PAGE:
‘It girl’ director Clarence Badger built an ‘It’ house in Hollywood

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Clarence G. Badger, a director whose prolific career spanned the silent film era and the early talkies, is not one of Hollywood’s household names. But he did build one of Hollywood’s distinctive and architecturally influential houses -- and city officials now have designated it as one of L.A.'s 934 historic-cultural monuments.

Badger’s films probably are known more to connoisseurs than to garden-variety old-movie buffs. However, he made an enduring contribution to the lexicon of celebrity by directing the 1927 romantic comedy, ‘It,’ whose sexy star, Clara Bow, thenceforth was known as ‘the ‘It’ girl.’ The phrase remains in vogue: Trolling the L.A. Times’ article database, we found that this year alone, Angelina Jolie, Katy Perry, Joni Mitchell, Kyra Sedgwick, Miley Cyrus and Parker Posey, among others, have been described as current or former ‘it girls.’


So what makes Badger’s 1916 home an ‘it’ structure? A report by the city’s office of historic resources describes it as ‘one of the earliest built in the area today known as the Hollywood Hills,’ and that whoever the unknown architect was, the house stands as an early and classic example of the Spanish Colonial Revival style, which would ‘reach its early zenith during the 1920s and 1930s...used in many grand homes by the best of the era’s architects.’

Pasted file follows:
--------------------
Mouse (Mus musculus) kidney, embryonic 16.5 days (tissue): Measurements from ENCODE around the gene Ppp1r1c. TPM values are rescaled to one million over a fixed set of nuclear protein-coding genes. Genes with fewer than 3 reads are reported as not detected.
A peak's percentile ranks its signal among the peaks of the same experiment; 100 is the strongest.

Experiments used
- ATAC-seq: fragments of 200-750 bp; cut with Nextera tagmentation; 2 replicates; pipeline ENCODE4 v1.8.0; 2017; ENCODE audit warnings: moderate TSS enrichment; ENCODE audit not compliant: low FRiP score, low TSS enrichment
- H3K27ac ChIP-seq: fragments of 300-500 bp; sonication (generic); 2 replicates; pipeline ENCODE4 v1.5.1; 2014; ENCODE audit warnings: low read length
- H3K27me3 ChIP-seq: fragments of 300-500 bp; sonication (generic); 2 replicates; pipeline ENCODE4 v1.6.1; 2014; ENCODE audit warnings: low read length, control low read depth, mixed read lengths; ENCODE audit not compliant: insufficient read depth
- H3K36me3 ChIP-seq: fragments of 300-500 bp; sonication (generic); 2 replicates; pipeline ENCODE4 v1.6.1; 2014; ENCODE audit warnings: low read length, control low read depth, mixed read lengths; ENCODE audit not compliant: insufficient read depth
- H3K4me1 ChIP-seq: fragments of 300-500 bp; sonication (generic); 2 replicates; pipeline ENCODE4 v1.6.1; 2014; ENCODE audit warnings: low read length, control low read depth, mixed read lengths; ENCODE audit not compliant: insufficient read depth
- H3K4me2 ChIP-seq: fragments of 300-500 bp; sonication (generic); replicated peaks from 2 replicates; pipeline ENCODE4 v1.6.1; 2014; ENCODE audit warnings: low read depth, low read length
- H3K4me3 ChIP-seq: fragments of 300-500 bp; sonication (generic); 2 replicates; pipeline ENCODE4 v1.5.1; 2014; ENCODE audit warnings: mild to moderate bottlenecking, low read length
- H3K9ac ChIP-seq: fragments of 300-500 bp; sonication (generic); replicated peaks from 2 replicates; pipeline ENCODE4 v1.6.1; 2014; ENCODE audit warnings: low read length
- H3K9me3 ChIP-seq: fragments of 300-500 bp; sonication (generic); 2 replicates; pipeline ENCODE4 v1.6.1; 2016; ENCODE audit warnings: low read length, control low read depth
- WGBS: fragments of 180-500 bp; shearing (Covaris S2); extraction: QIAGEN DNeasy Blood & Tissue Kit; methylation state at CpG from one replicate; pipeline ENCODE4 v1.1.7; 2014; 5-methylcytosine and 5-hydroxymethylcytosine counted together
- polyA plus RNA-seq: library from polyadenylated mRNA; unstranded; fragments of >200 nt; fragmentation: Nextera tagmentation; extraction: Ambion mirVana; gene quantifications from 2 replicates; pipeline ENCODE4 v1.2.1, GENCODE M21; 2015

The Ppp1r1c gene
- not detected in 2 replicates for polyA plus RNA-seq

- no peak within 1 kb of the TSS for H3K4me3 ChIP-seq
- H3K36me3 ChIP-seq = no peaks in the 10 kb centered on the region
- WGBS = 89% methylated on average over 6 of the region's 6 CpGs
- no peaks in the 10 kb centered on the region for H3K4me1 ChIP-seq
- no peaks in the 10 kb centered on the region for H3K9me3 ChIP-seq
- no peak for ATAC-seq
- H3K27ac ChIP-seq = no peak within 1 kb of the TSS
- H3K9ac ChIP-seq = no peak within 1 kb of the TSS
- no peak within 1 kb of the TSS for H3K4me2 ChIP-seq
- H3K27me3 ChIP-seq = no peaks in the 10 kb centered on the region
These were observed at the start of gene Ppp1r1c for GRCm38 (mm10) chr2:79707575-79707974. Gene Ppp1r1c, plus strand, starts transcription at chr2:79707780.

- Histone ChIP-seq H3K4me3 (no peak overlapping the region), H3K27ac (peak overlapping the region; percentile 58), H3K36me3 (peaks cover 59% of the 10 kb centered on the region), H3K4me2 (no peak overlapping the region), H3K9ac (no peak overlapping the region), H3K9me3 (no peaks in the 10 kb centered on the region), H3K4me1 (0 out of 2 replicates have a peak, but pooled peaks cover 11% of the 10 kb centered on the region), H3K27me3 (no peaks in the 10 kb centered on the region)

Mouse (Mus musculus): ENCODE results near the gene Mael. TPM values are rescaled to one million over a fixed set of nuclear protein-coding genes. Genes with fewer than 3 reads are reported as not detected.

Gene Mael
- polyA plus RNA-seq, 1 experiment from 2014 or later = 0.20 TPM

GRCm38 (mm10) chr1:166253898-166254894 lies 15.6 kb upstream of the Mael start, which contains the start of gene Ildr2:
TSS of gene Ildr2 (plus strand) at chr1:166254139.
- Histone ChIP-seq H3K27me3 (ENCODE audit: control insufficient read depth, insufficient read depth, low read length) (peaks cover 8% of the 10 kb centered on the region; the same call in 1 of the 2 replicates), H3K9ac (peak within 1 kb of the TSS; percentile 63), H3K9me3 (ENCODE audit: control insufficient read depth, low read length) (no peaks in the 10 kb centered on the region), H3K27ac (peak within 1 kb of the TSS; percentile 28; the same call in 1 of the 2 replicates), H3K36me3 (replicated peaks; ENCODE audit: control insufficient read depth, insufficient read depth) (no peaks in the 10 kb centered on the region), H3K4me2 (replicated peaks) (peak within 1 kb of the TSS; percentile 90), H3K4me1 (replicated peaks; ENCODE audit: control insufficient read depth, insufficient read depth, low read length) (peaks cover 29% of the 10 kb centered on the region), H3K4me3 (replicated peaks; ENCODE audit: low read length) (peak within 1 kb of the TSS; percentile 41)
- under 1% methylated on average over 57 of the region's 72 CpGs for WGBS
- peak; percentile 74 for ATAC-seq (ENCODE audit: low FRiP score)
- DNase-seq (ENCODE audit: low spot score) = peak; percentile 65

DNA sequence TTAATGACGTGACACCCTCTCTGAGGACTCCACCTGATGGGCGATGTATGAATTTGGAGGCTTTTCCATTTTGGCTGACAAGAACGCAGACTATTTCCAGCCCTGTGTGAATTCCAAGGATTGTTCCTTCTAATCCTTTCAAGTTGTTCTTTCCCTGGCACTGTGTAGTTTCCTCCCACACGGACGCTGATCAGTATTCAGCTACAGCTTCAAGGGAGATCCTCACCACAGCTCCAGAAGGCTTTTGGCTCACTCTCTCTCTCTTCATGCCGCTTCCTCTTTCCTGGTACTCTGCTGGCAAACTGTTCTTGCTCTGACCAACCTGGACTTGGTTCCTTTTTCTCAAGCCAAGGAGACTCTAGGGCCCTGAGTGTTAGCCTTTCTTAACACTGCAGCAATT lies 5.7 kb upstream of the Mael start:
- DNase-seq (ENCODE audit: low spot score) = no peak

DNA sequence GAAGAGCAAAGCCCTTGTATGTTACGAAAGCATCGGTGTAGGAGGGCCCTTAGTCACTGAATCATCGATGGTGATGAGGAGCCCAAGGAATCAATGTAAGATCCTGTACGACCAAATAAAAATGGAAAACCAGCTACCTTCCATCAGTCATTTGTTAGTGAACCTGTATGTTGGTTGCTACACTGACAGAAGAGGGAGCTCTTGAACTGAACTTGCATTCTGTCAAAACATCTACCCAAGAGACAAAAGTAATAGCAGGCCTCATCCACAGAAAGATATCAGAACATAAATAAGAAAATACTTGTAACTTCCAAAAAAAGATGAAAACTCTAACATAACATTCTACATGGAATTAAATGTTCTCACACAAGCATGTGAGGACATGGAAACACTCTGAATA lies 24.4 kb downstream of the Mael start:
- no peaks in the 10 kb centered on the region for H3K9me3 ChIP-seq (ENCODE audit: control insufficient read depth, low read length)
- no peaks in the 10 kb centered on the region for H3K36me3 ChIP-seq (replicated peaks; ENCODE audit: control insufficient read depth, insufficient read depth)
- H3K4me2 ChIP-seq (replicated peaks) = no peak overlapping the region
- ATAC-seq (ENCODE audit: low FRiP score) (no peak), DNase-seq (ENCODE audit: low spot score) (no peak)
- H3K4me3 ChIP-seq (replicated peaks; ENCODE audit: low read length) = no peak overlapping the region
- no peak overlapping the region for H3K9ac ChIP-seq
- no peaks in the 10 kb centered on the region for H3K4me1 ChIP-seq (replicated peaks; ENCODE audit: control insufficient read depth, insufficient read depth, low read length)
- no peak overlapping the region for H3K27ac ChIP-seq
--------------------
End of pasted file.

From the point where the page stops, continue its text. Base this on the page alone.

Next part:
Badger, who also worked extensively with Gloria Swanson and Will Rogers, moved out of the house in 1935, stopped making movies in 1941 and emigrated to Australia, where he died in 1964.

Owners of buildings designated as historic-cultural monuments can get a property tax break if they agree to high standards of upkeep monitored by the city. Also, city officials can require that any proposed changes to historic buildings meet federally established historic renovation standards.

-- Mike Boehm